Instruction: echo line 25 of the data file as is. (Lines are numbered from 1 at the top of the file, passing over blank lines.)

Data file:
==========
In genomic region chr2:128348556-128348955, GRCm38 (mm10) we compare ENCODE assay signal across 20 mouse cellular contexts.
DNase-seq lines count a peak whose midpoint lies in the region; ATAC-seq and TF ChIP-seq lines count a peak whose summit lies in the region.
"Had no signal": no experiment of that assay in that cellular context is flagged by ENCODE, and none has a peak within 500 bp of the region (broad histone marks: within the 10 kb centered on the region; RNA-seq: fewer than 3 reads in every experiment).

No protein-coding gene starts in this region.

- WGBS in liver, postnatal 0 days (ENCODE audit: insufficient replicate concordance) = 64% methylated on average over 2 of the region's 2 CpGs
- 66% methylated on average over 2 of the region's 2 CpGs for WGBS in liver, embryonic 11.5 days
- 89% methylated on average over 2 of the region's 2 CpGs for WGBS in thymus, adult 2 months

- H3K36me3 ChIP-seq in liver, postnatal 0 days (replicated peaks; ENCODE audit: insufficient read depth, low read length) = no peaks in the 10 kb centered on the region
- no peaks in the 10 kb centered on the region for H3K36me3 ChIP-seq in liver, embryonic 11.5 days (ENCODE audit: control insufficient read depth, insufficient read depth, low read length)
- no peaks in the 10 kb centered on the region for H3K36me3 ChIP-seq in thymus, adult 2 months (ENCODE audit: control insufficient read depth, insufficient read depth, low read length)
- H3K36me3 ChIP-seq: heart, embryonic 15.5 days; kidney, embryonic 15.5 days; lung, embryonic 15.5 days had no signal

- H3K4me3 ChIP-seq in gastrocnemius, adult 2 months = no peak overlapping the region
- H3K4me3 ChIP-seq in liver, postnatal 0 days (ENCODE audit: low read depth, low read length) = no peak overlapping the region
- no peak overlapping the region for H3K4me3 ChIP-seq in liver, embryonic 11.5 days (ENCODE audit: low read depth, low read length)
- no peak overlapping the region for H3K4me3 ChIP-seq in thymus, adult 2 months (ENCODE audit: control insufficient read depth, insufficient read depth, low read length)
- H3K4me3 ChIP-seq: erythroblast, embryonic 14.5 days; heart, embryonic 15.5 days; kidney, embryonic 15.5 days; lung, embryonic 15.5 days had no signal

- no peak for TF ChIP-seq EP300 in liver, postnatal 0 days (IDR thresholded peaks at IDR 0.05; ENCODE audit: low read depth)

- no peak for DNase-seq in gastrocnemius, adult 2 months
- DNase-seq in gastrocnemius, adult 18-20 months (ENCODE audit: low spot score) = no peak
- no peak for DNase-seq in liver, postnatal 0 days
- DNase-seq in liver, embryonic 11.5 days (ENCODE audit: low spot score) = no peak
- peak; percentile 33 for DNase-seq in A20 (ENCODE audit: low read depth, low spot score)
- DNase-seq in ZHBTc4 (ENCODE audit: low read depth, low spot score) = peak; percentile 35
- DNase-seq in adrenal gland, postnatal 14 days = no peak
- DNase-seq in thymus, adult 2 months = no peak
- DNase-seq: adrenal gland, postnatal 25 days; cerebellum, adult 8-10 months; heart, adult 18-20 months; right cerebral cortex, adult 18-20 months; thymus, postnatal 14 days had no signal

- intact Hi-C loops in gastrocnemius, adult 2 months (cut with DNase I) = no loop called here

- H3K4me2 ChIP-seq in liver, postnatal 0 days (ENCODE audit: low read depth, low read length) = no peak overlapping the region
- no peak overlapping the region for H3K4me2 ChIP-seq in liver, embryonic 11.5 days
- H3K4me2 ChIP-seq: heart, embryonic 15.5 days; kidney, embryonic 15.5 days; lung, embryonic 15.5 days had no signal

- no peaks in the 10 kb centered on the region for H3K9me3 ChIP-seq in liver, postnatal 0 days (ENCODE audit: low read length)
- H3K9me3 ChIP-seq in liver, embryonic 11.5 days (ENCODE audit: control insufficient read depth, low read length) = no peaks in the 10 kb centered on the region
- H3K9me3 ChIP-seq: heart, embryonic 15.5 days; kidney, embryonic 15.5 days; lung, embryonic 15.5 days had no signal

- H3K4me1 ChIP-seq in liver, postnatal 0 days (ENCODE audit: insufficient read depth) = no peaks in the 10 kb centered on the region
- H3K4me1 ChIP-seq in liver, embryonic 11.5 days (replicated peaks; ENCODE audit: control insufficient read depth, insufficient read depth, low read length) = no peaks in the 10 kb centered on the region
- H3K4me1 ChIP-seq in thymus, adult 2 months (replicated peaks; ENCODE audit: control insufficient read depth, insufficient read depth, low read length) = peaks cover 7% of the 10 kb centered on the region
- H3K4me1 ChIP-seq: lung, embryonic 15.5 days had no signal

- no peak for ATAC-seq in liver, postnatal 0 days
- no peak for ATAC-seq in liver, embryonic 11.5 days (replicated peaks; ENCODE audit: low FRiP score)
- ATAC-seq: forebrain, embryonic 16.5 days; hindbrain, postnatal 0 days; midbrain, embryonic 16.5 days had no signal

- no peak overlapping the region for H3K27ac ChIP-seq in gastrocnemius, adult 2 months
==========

- DNase-seq in thymus, adult 2 months = no peak